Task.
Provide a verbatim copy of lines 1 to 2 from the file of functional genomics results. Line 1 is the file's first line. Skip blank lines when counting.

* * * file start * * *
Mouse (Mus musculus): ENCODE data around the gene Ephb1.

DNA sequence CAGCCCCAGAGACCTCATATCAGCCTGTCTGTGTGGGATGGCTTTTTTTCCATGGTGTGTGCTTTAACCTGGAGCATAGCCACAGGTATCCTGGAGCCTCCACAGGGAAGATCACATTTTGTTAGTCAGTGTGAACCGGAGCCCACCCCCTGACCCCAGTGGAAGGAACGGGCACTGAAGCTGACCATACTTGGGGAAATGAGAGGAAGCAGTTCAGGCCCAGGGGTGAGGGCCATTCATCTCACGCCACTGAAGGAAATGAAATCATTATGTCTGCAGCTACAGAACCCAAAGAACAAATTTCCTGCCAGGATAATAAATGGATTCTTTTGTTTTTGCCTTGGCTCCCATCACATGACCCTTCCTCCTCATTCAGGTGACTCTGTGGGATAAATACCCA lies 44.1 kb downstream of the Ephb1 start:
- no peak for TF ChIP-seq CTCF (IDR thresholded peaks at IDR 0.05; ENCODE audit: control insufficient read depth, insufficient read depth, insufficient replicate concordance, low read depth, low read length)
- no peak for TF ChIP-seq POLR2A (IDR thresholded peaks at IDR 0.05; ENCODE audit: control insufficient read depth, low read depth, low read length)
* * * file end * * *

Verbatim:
Mouse (Mus musculus): ENCODE data around the gene Ephb1.

DNA sequence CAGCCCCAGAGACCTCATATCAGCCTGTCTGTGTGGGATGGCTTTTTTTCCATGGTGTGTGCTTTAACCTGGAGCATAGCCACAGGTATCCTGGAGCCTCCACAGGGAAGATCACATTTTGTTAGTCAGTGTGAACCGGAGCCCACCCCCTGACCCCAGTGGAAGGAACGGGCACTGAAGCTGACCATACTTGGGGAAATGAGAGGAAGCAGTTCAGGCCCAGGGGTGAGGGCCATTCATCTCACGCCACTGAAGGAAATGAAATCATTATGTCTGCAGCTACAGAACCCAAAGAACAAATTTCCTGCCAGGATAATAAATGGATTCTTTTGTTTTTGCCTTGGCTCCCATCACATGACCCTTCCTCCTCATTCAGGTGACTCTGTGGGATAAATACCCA lies 44.1 kb downstream of the Ephb1 start: